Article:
This story was written by CBS News correspondent Cami McCormick, embedded with U.S. forces in Baghdad.
In an empty room at a police base, an Iraqi National Police lieutenant lays out his plan for a raid to arrest an alleged bomb-maker. He's drawn a diagram on the concrete floor and placed Styrofoam chunks where Iraqi vehicles will position themselves. Coke and Pepsi cans mark where the American backup vehicles will be.
U.S. Army Maj. Jeffrey Lopez questions him about how many vehicles he will take, which routes he'll use and asks when the suspect was last seen. Lopez also lectures him about security for the mission.
"This target is not a very big threat, but we're using this to practice for the bigger threats," Lopez tells him.
The American soldiers visit this police battalion almost daily, offering advice on everything from living arrangements on their base to planning raids and missions.
"They won't have fuel in their vehicles," said Capt. Geoffrey Cole. "Or they won't have batteries for their flashlights" for night raids.
"Their weakness is logistics," said Maj. Ryan King. "But they're very willing to do it, so that's a good strength. They're very courageous and willing to go out and do their job and take these guys out without the body armor and armored vehicles we have."
Iraqi Prime Minister Nouri al-Maliki says more Iraqi police and soldiers will pour into the capital this week to stage security operations.
But while these Iraqi National Police may be enthusiastic, their motives are often questionable. The National Police force is still heavily influenced by Shiite militias.
"You can't be sure if the target you're going after is a good guy or a bad guy," Lopez said. "Most of the National Police are Shiite, so it's usually a Sunni target."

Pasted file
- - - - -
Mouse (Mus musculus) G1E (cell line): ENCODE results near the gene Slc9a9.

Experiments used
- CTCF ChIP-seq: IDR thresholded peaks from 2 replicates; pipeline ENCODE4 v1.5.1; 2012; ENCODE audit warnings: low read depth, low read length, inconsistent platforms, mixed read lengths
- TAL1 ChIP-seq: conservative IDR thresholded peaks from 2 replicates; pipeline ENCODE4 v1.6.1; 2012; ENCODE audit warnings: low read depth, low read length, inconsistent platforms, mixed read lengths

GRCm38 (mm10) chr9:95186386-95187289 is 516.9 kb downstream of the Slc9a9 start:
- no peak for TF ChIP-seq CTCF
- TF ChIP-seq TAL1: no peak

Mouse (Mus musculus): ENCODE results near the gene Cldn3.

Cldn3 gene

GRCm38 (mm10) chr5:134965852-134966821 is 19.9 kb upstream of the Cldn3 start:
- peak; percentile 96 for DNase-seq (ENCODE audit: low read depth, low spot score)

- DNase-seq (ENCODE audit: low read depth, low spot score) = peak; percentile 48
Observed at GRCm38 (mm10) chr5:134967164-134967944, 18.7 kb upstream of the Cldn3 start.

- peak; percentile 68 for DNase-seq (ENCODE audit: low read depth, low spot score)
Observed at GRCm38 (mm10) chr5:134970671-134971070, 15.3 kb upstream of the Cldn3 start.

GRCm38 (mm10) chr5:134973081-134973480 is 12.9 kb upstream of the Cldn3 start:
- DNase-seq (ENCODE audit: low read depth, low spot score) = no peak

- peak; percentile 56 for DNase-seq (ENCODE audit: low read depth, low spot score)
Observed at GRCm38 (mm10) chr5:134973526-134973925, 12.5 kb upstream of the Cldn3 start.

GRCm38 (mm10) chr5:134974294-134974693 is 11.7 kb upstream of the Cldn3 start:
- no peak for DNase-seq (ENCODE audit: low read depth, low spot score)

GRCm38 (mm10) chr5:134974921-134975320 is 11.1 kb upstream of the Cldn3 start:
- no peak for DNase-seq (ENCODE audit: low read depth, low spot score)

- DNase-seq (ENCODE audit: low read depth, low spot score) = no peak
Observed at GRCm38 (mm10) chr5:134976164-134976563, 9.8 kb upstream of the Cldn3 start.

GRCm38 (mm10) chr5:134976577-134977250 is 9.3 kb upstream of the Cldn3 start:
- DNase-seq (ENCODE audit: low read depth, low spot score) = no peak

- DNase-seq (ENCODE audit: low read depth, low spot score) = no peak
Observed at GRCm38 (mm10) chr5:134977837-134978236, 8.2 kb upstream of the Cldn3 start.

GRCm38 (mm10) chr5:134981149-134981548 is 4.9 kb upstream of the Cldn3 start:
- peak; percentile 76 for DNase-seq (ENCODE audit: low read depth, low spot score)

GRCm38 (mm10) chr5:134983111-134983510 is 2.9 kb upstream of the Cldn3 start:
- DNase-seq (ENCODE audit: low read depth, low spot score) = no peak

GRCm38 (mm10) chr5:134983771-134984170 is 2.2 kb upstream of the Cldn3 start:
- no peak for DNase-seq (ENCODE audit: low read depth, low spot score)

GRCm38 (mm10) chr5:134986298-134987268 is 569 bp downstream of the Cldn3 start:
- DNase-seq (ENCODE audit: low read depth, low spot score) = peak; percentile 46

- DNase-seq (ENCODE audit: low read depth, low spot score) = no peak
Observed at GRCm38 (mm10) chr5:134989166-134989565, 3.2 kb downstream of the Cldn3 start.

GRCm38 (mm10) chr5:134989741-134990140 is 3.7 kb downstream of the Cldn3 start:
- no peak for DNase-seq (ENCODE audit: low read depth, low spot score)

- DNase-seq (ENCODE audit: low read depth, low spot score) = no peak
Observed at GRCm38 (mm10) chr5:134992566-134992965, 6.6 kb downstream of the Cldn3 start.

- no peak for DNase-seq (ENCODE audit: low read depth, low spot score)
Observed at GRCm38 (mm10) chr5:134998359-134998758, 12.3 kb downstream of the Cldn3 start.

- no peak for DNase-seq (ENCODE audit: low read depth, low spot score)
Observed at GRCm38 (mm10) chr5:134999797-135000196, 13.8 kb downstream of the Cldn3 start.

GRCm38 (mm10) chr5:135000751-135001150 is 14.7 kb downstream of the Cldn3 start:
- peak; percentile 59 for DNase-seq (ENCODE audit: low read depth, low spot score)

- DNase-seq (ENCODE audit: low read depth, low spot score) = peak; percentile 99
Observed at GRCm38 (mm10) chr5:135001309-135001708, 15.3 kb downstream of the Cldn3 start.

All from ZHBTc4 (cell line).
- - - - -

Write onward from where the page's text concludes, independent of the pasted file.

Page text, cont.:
That's why the Americans are now over-seeing operations from the planning phase, to execution.
"None of the National Police are supposed to be conducting raids without their Transition Teams (American advisors)," Lopez said. "That means every target they go after, there should be an American involved. The reason is because they were going out and executing targets, some of them based on sectarian issues."
During the planning of this particular raid, the American soldiers ask that the informant be brought in. The Iraqi Lieutenant hesitates at first, but delivers him the next day. The frail, 70-year-old man sits down in an office with the American soldiers and tells them he has seen the suspect in areas immediately following bomb blasts. But he also reveals the suspect killed his two sons for refusing to join a militia.
Then the Americans learn the suspect may be an Iraqi policeman, as well as an ally to Coalition forces.
"If it's the same guy we think it is, he's an informant for our guys," says Lopez.
The suspect is not thought to belong to any militia group, and the Americans grow suspicious of the police lieutenant's motives, believing he may be loyal to the militia of anti-American Shiite cleric Muqtada al-Sadr.
"You may have a guy who is giving information on JAM (the Jaysh al Mahdi Army) and you have senior guys from JAM who don't appreciate that and are trying to take him out," Lopez said.
Lopez calls the raid off and waits for more intelligence, this time from the U.S. military. That will take time.
"We don't have all of the systems we have in the States to track these people," Lopez said.
Without that technology, the soldiers will develop their own intelligence by embedding with the National Police. Americans will be moving in with the two police battalions at this headquarters.
Razor wire has gone up around the building where the U.S. soldiers will live, and a tank is parked outside.
"Basically, a little American compound within the police compound," said Maj. Ryan King.
Iraqis taking the lead role is a key part of al-Maliki's plan to clear neighborhoods and disarm militants, but U.S. forces will be backing them up, and watching the Iraqi police every step of the way.